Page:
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Germans Reflect On Legacy Of Former Chancellor Helmut Kohl

ARI SHAPIRO, HOST:

The German chancellor who was known as the father of reunification has died. Helmut Kohl was 87. He led Germany for 16 years during the 1980s and '90s. He presided over the fall of the Berlin Wall when East and West Germany merged to form a single country. Josef Joffe is editor of the German newspaper Die Zeit and joins us now via Skype. Welcome.

JOSEF JOFFE: Hello, welcome.

SHAPIRO: It seems that in many ways Kohl is responsible for the Germany that we know today not only by unifying the country, but also by embracing the euro currency and bringing Germany closer to the European Union.

JOFFE: Yes, absolutely. You know, he had a lot on his plate back in 1989 when the wall fell, especially the suspicion and the fears of his closest neighbors - the Italians, the Brits and the French. The way he managed to juggle all of this and unify Germany, satisfying, dispelling the worries of the other Europeans, and keeping unified Germany in NATO was quite a feat which assures him a place in the history books.

SHAPIRO: Do you think he became such a consequential leader largely because of the times in which he lived or more because of his unique abilities?

JOFFE: Oh, well, that's the oldest question in the world.

SHAPIRO: (Laughter).

JOFFE: How do we know whether Churchill would have been Churchill without World War II or Charles de Gaulle would not have - would been the de Gaulle Charles, as they called him, without World War Two and his leading France out of defeat? So, you know, historians will debate this forever and ever. I don't really care. I mean, he was in the right place at the right time, and he grabbed the mantle of history. And I thought he did extremely well given the difficulties he faced pulling it off.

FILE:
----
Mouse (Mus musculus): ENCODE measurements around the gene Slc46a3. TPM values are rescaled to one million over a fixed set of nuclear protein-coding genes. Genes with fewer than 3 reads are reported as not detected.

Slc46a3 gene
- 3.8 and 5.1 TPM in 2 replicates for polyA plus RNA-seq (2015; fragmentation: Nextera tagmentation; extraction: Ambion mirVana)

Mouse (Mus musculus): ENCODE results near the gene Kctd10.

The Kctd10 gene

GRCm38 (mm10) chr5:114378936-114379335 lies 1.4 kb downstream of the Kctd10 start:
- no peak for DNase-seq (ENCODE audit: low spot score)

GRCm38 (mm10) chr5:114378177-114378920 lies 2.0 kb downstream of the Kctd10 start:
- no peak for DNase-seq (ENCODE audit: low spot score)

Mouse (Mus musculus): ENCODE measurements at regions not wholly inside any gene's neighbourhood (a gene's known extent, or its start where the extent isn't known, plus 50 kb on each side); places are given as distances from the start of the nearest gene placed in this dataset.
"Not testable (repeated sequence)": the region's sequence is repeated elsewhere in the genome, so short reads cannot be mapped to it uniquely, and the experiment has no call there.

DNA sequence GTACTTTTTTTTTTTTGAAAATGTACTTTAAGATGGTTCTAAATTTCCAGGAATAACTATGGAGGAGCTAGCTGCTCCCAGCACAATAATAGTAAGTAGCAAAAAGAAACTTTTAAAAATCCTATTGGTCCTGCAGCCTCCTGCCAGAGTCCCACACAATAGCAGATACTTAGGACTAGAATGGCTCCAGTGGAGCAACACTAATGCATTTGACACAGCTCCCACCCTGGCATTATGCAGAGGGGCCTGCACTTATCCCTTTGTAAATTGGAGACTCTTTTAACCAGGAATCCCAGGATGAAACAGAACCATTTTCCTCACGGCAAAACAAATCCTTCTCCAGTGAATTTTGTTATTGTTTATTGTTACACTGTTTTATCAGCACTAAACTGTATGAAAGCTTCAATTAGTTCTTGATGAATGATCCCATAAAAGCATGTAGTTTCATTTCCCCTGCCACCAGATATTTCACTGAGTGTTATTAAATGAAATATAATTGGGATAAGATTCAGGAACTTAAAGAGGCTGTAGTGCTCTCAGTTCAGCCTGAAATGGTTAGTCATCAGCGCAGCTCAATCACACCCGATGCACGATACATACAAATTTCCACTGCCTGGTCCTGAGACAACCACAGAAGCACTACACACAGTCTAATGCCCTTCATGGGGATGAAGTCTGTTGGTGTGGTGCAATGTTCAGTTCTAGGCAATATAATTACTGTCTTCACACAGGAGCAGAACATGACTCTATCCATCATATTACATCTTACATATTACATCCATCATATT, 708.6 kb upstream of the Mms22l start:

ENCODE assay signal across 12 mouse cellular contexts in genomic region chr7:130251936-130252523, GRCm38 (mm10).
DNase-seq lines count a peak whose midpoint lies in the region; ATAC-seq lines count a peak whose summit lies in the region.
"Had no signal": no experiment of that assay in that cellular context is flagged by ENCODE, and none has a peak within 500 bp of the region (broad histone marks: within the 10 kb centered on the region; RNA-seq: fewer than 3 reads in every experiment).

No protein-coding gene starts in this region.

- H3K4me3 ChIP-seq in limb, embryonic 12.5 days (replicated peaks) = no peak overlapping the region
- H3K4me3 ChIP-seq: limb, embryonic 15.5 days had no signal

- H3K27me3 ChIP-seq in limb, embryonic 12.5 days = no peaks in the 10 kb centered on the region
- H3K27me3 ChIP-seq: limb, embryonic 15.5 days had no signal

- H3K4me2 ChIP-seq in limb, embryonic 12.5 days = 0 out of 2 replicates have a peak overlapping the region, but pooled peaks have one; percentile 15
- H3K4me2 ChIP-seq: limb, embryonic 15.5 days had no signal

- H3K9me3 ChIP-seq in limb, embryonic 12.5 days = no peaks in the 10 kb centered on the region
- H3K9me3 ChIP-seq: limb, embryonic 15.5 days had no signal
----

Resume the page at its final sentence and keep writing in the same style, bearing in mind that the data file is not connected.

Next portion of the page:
SHAPIRO: Paint a picture of him for us. In his prime he was an imposing figure physically, but maybe not the most charismatic leader.

JOFFE: Was he ever. I mean, he weighed about 300 pounds and he towered over the rest at 6.4 feet. Apparently, for greatness you need size and, in his case, weight. He was, you know, kind of roly-poly, a kind of gentle giant who hid his, you know, kind of core of steel and sense of power behind his friendly, jocular demeanor. And it helped him well, by the way, in convincing leaders of Europe and the United States and helped him well in maintaining power.

SHAPIRO: He oversaw a period of borders and walls coming down. Alliances grew stronger during his leadership. We now live in a period when the opposite is happening. The European Union is weakening. How did he assess this moment in world history?

JOFFE: That's a very good question. But the problem is we don't really have an answer because he has been basically out of the game, in and out of comas. He was very frail. He was jealously protected from journalists and others by his second wife. And so I honestly cannot tell you what he was thinking and what he would be saying. But obviously, if he was in a way the high point of European integration, the high point of the Atlantic U.S.-European alliance, then obviously, if I had to speculate, I would say he would be mighty flustered and saddened by what you've just described.

SHAPIRO: Josef Joffe of Die Zeit newspaper speaking with us from Hamburg, Germany, about the death of Helmut Kohl. Thanks very much.

JOFFE: It was a pleasure.

(SOUNDBITE OF RAC SONG, "NEW THEORY - RAC MIX" Transcript provided by NPR, Copyright NPR.

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